The report acknowledges that physical damage resulting from such an attack would trigger first-party property damage and business interruption policies. Like the A.M. Best report, the Lloyd's report suggests that coverage for these attacks under traditional policies may not be intended, but concedes that many policies are “silent” or ambiguous as to whether such claims are included. The Lloyd's report refers to policyholders’ expectation that such claims will be covered under their traditional policies and the belief by insurers that they are not as a “mismatch of expectation and reality.”
But given the significant amount of attention cyber risk has received by the media, government agencies, insurers, brokers and policyholders, it would be unreasonable for insurers to believe that losses due to cyber attacks are not covered under traditional lines of coverage if they are not clearly excluded.
The admission by one of the largest excess insurers in the world that (1) policyholders and insurers do not share a common understanding of whether their traditional policies provide coverage for cyber-related losses causing physical damage, and (2) many such policies are silent on this issue, are particularly significant. As a practical matter, this means that coverage for such losses likely will be disputed, and the issue of whether the policies apply will either be compromised by the parties or decided by the courts. The role of a court in interpreting an insurance policy is to find the common intent of the parties, as expressed by the language of the policies.
Generally, clear and unambiguous terms in an insurance policy are given their plain and ordinary meaning. However, where language is susceptible to more than one reasonable interpretation, an ambiguity exists. To the extent, as the Lloyd's report suggests, traditional property policies are “silent” with respect to coverage for cyber-related physical damage losses, this leads to only two alternatives: (1) the clear language of the policies is broad enough to encompass such losses, or (2) the policies are subject to more than one reasonable interpretation, and therefore are ambiguous.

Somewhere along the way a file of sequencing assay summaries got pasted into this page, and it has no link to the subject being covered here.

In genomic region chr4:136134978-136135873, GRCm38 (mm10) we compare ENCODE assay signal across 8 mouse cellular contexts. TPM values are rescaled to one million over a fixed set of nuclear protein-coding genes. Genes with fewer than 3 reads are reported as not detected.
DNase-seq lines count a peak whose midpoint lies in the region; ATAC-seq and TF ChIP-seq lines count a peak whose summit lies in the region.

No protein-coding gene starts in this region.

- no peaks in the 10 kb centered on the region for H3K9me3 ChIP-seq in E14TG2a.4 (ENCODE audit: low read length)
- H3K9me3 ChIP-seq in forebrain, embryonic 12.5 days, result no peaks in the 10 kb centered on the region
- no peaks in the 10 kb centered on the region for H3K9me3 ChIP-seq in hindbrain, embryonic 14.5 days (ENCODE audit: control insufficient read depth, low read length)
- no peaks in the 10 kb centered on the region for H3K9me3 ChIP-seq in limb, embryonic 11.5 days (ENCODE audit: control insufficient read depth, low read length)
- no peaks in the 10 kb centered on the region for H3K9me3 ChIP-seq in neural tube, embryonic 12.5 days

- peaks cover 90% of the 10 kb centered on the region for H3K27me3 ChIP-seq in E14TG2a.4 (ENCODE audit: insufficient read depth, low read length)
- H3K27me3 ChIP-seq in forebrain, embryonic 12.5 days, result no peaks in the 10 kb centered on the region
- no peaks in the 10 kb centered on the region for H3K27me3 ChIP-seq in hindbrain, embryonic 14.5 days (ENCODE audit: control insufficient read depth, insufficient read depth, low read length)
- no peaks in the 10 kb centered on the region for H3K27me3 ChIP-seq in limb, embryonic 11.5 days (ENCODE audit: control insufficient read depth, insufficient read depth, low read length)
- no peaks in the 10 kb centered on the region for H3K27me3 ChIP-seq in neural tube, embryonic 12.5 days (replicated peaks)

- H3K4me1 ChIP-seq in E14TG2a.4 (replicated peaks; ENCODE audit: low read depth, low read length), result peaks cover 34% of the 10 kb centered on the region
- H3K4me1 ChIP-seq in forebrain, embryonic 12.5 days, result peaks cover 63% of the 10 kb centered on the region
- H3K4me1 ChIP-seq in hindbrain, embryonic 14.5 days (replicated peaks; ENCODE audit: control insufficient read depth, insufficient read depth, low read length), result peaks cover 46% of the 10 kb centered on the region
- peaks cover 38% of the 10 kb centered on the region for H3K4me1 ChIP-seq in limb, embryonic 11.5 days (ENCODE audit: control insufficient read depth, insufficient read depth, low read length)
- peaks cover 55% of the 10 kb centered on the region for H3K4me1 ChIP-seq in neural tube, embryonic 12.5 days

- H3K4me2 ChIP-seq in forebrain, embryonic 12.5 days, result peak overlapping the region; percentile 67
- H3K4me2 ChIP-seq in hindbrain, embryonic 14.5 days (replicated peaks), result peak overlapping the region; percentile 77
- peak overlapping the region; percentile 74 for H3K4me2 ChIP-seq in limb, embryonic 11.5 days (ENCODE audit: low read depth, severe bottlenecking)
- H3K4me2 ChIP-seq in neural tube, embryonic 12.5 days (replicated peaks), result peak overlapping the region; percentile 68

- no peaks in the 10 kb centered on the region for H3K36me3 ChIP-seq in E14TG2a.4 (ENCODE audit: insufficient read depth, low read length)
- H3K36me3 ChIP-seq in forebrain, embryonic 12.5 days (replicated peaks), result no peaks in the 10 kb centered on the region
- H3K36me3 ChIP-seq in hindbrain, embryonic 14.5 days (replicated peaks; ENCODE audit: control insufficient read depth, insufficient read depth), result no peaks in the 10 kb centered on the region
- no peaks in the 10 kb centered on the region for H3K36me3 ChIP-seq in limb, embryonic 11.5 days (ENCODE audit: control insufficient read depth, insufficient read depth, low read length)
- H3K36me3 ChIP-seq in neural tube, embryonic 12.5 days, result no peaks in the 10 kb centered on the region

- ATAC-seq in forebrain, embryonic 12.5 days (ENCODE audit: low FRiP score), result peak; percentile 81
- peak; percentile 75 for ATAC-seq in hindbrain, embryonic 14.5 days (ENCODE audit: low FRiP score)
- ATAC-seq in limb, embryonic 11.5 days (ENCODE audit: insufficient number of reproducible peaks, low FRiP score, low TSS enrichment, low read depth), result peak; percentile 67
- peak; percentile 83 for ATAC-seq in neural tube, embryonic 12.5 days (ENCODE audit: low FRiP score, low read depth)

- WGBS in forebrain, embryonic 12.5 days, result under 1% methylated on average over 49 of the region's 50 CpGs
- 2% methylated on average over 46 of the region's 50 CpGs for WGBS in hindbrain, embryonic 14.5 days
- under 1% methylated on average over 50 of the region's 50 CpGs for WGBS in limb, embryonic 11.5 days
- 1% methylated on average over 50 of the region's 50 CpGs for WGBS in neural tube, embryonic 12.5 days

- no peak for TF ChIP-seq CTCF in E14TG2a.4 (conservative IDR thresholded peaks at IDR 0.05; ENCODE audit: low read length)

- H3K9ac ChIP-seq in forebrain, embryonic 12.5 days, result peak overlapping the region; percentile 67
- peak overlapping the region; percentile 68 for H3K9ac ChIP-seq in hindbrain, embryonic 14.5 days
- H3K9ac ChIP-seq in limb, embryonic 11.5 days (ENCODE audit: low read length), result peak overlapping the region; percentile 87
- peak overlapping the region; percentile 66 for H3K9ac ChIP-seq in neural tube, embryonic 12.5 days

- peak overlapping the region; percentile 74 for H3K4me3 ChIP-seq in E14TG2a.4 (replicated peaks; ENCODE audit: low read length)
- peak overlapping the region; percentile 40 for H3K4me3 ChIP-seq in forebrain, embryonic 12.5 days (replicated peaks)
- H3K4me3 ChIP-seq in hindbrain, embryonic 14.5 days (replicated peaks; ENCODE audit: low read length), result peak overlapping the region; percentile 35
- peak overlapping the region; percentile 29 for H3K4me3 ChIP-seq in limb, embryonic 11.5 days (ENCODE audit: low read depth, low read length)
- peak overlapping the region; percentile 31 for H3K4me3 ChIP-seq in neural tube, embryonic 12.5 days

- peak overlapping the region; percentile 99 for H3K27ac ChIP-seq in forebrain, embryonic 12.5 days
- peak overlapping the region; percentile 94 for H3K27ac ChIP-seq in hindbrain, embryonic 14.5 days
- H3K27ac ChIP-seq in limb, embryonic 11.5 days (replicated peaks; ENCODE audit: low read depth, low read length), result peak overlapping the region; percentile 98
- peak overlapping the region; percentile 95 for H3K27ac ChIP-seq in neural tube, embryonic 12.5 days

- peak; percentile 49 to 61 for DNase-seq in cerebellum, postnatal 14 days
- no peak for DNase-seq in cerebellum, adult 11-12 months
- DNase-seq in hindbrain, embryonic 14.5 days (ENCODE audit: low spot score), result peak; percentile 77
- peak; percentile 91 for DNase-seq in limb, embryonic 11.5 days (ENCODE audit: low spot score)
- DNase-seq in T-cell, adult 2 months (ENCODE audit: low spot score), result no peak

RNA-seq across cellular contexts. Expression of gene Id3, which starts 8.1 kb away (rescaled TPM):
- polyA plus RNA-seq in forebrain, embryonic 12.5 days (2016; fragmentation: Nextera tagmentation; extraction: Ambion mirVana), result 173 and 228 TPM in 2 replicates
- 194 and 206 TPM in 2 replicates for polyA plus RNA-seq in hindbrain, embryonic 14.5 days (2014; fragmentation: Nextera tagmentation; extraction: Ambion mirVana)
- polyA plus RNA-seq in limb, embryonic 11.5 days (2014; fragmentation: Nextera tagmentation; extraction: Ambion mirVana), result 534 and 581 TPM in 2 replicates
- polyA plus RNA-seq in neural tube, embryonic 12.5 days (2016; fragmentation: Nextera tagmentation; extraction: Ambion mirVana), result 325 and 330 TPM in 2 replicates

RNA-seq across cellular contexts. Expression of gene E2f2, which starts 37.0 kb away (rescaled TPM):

Under general principles of insurance interpretation, ambiguities are resolved in the insured's favor and in line with the insured's reasonable expectations. Thus, under either alternative, “all risks” policies that are silent with respect to coverage for cyber-related losses should be interpreted to cover them.
Exclusions being developed
Insurers have begun to develop exclusions specifically designed to limit coverage for cyber events resulting in physical damage and business interruption. Examples include Institute Cyber Attack Exclusion Clause 380 (CL 380) and LMSA 3030, which have been designed to bar coverage for claims relating to cyber attacks that are committed with malicious intent or are deemed acts of war.
Given the continued softness in the property market, policyholders are well positioned to resist attempts by insurers to add such exclusions. To the extent these or other exclusions already have been added, under general principles of insurance interpretation, exclusions must be narrowly construed, and the insurer bears the burden to show that the exclusion is: (1) clearly and unmistakably stated, (2) subject to no other reasonable interpretation, and (3) applicable to the present case.